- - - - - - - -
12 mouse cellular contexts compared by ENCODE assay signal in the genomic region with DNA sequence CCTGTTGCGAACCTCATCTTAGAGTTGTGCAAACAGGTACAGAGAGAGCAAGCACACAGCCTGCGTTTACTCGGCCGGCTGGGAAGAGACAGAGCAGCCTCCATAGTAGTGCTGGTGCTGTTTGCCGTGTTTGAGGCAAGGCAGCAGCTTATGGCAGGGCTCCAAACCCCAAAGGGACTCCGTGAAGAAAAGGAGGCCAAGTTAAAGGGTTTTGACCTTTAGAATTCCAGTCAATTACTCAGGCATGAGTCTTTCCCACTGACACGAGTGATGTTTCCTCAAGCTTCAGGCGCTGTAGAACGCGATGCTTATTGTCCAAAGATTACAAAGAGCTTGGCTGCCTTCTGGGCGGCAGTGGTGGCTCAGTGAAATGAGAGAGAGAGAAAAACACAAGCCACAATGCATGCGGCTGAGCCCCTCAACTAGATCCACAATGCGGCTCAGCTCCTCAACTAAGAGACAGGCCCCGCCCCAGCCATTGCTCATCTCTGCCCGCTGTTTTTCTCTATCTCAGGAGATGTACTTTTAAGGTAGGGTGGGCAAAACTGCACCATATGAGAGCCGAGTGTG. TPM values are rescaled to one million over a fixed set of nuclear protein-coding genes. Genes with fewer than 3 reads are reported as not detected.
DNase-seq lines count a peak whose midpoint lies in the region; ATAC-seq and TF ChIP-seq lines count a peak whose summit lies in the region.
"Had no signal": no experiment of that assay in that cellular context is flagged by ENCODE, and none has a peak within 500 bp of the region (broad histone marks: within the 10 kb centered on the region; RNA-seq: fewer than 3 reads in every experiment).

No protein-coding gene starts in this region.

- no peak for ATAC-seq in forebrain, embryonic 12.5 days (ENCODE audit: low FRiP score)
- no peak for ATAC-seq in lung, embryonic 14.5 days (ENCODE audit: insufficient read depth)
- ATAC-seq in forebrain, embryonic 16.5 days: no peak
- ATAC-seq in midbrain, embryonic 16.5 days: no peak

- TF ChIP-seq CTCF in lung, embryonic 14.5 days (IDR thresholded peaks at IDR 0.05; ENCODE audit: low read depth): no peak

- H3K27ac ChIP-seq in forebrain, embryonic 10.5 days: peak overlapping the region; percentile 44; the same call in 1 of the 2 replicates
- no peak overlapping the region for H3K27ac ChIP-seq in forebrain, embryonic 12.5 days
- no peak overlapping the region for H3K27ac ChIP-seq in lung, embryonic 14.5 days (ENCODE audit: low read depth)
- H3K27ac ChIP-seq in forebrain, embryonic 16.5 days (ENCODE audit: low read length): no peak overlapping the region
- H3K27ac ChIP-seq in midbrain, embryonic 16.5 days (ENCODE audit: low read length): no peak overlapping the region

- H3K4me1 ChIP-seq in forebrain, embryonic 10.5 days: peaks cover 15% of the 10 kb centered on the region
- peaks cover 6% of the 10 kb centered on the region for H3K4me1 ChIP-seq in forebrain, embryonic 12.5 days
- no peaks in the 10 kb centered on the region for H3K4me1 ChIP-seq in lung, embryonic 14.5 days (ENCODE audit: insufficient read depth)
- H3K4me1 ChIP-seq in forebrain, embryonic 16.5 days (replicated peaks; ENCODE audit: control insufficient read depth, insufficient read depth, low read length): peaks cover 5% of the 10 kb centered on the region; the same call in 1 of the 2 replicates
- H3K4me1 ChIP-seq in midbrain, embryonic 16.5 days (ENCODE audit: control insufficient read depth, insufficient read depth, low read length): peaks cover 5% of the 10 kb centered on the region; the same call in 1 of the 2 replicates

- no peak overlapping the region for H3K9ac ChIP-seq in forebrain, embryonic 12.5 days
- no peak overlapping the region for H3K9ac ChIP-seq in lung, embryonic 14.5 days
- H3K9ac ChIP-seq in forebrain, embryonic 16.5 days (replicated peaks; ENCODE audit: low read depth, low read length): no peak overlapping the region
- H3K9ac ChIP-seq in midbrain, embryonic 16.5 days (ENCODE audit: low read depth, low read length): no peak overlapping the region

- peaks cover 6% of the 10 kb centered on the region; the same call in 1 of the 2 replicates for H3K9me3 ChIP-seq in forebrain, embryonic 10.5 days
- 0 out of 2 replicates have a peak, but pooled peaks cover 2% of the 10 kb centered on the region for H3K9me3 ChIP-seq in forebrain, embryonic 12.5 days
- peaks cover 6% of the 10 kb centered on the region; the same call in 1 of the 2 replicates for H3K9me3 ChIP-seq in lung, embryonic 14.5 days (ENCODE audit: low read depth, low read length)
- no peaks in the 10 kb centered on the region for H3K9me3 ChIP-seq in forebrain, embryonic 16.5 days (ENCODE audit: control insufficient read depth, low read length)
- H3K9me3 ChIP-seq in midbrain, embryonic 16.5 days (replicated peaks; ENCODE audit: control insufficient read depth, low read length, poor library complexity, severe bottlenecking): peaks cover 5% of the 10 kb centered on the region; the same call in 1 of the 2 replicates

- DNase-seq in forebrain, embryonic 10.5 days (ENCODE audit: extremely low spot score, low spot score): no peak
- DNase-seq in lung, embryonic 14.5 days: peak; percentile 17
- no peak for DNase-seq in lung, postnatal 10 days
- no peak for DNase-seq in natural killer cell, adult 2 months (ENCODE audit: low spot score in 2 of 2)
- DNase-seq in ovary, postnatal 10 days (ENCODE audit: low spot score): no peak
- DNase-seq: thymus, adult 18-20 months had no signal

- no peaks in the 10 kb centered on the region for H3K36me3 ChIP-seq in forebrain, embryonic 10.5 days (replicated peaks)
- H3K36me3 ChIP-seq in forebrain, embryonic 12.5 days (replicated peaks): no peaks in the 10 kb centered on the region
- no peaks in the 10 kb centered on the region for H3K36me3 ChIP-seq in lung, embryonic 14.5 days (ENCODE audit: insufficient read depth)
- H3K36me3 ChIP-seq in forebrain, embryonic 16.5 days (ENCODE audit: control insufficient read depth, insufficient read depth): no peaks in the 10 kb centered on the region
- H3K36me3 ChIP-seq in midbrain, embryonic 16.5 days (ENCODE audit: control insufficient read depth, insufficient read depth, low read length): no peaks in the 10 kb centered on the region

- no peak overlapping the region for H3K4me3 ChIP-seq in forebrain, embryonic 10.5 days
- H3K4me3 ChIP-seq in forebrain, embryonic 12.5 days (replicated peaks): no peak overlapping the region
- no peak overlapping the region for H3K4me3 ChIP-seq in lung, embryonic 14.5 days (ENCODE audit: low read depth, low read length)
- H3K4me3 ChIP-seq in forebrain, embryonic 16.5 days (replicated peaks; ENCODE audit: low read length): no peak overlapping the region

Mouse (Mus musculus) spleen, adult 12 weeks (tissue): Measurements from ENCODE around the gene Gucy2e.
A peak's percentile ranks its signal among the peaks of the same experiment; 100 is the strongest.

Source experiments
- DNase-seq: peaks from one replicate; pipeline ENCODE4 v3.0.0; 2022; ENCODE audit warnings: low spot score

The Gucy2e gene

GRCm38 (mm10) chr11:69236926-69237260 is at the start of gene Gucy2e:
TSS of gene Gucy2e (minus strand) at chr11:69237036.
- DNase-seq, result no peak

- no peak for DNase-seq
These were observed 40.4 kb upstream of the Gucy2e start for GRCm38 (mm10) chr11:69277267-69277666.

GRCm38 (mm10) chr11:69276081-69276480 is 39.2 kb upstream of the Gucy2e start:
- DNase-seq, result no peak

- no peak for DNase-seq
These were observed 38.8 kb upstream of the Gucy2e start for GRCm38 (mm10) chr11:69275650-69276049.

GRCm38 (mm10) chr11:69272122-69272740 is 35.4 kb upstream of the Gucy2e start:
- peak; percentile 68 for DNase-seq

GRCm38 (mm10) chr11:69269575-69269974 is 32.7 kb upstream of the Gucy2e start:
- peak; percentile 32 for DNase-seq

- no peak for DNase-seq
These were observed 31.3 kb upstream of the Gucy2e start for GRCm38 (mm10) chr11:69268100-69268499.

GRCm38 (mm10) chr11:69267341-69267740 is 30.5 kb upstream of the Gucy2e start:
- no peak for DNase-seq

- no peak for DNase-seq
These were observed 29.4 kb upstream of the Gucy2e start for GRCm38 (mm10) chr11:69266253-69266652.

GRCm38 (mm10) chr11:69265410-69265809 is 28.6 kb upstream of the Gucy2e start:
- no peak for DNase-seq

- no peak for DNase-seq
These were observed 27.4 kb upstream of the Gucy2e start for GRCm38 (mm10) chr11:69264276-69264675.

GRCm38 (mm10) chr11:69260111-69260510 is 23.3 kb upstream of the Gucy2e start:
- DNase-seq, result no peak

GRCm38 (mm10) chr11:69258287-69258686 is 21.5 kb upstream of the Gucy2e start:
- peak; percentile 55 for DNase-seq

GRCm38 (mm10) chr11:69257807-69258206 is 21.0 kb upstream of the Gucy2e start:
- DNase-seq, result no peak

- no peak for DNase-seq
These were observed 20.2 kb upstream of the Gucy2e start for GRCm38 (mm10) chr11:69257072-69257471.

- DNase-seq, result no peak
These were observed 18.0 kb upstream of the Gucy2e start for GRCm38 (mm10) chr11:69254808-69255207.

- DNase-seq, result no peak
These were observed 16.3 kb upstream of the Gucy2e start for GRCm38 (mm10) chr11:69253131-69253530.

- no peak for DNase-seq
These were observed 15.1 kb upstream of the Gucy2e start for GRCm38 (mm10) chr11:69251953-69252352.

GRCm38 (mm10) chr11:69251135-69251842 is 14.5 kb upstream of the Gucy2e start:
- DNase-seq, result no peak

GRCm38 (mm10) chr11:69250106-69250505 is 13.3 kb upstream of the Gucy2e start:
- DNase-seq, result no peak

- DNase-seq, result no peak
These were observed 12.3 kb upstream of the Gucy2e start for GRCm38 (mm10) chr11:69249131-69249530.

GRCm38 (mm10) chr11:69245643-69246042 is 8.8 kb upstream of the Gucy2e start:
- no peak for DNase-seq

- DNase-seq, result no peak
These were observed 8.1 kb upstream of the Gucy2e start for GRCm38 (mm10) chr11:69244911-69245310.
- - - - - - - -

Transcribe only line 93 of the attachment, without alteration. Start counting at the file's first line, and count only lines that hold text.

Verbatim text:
- no peak for DNase-seq